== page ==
# [NTG-context] [OT] ASCII text output

Wed Feb 17 20:27:53 CET 2010

Hi Roger,

On Tue, 16 Feb 2010, Roger Mason wrote:

>
>> On Tue, 16 Feb 2010, Roger Mason wrote:
>>
>>> I need to convert an exam written in ConTeXt to an ascii text file like
>>> the following:
>>>
>>>
>>> Before I go to the trouble of creating a parser to read the ConTeXt
>>> input and write the desired output I'm wondering if this can be done
>>> with ConTeXt itself.
>>
>> Can you show a small example of the corresponding tex source?
>
> \def\mcquestionnumber{14}
>
>
> \mcquestionheader A ruby is a gem of corundum coloured by\crlf
> {$A$}: Rutile\crlf{$B$}: Calcium (Ca)\crlf{$C$}: Chromium (Cr)\crlf{$D$}: Iron (Fe) and Titanium (Ti)\crlf
>
> \mcquestionfooter

If you are willing to add more markup, then TeX can do the parsing for
you.

\startquestion[title={Ruby coloured by}, points=1, difficulty=1]
A ruby is a gem of corundum colored
\startoptions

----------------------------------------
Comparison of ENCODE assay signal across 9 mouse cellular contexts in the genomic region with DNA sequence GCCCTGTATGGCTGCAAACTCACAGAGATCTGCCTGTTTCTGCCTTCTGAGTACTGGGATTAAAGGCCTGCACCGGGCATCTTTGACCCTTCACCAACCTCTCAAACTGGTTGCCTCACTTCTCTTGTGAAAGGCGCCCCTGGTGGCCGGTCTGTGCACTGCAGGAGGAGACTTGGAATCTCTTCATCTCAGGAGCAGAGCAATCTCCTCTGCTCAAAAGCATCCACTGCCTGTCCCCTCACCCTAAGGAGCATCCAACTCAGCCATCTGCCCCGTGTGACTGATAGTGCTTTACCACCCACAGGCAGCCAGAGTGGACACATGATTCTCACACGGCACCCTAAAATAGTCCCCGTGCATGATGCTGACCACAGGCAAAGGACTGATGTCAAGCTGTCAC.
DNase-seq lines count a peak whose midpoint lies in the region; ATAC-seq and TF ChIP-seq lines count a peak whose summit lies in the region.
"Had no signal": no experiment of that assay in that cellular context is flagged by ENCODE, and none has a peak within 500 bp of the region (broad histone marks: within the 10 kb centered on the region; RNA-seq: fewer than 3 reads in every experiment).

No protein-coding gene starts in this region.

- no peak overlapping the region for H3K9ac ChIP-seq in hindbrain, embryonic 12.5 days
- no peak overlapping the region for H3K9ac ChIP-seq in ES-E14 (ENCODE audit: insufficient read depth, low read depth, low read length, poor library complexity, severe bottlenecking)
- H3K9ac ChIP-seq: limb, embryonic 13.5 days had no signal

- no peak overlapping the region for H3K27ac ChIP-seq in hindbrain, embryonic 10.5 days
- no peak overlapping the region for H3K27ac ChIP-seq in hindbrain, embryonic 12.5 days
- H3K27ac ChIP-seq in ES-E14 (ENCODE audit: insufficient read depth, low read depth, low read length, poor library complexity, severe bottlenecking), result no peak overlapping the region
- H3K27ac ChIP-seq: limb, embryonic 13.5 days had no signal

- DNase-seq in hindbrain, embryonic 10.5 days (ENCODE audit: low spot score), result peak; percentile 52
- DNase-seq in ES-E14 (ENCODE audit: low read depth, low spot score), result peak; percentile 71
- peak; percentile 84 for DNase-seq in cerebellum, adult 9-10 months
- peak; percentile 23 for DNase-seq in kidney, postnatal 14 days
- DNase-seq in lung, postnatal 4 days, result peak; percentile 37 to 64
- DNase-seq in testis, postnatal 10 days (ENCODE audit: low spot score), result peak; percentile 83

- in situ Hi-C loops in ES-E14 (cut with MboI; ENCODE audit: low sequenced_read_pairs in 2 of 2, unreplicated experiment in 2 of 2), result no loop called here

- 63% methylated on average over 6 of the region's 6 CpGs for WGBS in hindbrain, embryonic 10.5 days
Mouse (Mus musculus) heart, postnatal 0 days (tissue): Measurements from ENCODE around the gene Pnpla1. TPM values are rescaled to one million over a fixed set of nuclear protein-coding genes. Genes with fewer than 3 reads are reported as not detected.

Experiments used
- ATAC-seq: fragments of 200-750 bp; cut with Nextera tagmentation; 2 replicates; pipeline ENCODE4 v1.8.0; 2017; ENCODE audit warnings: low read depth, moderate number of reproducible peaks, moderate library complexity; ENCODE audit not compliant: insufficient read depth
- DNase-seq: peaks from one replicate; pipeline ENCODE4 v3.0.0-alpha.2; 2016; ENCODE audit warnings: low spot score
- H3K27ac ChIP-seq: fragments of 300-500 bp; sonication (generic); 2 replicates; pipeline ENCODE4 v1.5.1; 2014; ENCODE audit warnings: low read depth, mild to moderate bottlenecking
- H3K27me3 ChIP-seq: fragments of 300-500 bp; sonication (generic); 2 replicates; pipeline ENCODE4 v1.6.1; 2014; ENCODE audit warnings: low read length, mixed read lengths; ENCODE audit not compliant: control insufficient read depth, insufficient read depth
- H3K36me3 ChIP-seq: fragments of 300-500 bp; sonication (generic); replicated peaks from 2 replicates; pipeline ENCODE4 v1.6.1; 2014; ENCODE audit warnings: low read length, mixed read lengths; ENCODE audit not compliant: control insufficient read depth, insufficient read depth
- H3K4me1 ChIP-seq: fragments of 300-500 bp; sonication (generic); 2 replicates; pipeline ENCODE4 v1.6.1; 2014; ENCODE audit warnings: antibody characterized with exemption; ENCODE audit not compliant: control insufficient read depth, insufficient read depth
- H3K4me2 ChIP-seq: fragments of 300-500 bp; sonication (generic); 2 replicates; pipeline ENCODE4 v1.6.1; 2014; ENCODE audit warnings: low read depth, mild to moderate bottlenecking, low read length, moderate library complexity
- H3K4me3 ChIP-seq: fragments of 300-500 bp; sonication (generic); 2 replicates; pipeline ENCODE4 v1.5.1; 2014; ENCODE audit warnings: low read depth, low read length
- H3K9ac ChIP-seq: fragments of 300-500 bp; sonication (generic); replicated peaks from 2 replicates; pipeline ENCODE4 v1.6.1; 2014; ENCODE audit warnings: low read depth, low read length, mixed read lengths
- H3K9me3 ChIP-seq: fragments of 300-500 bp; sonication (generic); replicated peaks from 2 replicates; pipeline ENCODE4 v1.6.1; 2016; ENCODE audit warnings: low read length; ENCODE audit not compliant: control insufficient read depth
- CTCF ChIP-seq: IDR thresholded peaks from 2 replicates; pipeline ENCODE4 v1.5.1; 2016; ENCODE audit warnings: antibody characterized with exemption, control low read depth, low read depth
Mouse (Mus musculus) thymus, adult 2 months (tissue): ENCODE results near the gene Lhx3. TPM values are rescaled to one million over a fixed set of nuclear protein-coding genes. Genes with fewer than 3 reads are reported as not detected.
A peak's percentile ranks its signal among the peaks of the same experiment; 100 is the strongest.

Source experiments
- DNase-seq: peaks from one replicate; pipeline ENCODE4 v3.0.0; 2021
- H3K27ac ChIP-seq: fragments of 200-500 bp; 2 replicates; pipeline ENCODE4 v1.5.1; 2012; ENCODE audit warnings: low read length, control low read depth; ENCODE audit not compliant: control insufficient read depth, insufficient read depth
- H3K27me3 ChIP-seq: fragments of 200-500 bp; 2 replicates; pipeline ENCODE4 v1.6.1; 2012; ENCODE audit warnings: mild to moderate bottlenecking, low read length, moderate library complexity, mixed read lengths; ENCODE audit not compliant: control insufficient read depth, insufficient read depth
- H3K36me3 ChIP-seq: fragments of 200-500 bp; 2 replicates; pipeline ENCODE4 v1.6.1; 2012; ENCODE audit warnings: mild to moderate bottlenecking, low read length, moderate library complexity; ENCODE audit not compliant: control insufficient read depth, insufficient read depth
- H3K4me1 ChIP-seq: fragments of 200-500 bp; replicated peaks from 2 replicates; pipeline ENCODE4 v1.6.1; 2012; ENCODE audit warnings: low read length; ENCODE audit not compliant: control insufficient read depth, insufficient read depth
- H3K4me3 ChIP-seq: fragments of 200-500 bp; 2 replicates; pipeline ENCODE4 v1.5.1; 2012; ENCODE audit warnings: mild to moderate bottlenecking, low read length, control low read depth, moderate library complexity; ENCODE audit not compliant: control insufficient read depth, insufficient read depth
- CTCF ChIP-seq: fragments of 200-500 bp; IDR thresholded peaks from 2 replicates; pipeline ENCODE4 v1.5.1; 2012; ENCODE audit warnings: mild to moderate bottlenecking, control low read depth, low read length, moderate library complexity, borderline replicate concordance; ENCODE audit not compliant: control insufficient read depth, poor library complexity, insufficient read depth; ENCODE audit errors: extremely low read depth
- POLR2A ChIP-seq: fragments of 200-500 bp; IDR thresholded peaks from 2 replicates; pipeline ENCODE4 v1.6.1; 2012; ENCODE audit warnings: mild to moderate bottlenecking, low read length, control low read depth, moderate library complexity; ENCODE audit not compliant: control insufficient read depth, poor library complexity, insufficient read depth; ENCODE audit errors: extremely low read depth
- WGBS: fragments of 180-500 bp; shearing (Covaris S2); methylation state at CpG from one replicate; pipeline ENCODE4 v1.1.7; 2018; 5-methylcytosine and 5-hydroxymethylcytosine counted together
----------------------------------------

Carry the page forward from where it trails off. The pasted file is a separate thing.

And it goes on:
\option Rutile
\option Calcium
\correctoption Chrumium
\option Iron and Titanium
\stopoptions
\starthint
....
\stophint
\startfeedback
...
\stopfeedback
\stopquestion

You can create a mode for ascii output that redefines all the environments
to *typeset* the correct output, which you can then convert to text using
pdftotext.

Another option is to write everything in XML (it is almost the same ...)
<question title="...", points=...., difficulty=...>
<text> A ruby .. </text>
<options>
<option> ... </option>
<option> ... </option>
<option correct="yes"> ... </option>
<option> ... </option>
</option>
<hint>
....
</hint>
<feedback>
...
</feedback>
</question>

With a few setup commands, ConTeXt can directly typeset an xml file.
Parsing the xml file to generate ascii text can be done using your
favourite programming language (or using ConTeXt by typesetting the
desired output and using pdftotext).

> And the desired output is...
>
> NewQuestion,MC,
> Title,Ruby coloured by,
> QuestionText,A ruby is a gem of corundum coloured by
> Points,1,
> Difficulty,1,
> Image,,
> Option,0,Rutile,,
> Option,0,Calcium (Ca),,
> Option,100,Chromium (Cr),,
> Option,0,Iron (Fe) and Titanium (Ti),,
> Hint,,,,
> Feedback,,,,
>
> Maybe a regexp would do, followed by a bit of hand editing, but if there
> is a way of doing this in ConTeXt that would be very convenient.

If this is something that you need to do only a few types, anything quick
and dirty will suffice. But for the long run it makes sense to have a more
detailed markup and then you do not need to worry about the correctness of
the conversion.